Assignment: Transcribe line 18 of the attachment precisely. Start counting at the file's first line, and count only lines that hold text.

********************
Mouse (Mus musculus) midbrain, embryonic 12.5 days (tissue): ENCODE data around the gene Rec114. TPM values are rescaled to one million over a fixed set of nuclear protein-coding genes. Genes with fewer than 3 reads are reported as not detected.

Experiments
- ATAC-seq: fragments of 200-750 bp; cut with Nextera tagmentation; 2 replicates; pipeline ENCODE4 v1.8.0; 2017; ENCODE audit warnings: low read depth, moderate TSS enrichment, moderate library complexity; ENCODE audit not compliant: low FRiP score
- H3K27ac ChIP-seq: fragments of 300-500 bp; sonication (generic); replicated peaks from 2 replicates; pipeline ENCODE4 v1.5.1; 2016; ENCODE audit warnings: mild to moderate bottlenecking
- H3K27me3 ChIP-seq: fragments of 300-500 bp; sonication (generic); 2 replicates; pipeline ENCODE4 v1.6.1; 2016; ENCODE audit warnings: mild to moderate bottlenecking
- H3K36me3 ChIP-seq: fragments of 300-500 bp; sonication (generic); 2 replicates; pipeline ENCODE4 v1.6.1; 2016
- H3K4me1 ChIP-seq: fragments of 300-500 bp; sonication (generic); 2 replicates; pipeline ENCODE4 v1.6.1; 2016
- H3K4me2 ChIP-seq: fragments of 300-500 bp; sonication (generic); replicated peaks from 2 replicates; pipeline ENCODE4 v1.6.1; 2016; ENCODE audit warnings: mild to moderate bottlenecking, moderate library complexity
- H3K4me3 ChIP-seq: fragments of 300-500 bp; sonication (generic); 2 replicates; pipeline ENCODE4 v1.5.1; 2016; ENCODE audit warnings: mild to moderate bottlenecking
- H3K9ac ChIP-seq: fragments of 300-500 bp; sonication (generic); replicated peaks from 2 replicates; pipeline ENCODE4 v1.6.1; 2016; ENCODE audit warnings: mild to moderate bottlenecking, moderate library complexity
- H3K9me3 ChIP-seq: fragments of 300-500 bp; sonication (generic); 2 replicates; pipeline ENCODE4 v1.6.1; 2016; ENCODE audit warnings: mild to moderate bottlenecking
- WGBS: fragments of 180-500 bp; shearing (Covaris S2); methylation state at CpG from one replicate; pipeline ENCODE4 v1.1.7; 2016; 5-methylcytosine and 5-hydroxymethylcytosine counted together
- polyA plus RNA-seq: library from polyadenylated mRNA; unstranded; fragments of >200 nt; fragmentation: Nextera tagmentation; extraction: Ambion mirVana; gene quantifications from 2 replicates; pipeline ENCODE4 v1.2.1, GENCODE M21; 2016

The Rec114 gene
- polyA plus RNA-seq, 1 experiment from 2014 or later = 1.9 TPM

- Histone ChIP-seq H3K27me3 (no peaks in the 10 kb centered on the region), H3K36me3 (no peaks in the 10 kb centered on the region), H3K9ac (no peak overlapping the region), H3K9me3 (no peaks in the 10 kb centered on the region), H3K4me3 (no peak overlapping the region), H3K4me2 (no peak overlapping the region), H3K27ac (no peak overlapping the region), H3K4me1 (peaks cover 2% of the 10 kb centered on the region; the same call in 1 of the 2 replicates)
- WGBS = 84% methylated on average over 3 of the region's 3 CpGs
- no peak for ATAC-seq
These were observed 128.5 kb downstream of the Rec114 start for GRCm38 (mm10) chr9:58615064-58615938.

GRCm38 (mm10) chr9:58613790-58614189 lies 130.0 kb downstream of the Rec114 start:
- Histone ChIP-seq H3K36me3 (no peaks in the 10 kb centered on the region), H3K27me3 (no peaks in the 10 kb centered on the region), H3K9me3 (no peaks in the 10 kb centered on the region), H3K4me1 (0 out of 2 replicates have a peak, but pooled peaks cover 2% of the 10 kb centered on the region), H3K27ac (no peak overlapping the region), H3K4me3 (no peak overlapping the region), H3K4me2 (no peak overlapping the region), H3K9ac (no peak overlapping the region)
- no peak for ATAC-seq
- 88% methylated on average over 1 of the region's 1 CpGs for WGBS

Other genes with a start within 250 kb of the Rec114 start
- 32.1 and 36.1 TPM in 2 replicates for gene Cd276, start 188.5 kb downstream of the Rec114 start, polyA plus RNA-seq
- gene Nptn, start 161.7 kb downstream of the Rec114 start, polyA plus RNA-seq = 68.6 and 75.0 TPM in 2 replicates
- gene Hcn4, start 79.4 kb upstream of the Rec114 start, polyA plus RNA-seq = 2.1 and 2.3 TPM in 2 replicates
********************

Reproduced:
- no peak for ATAC-seq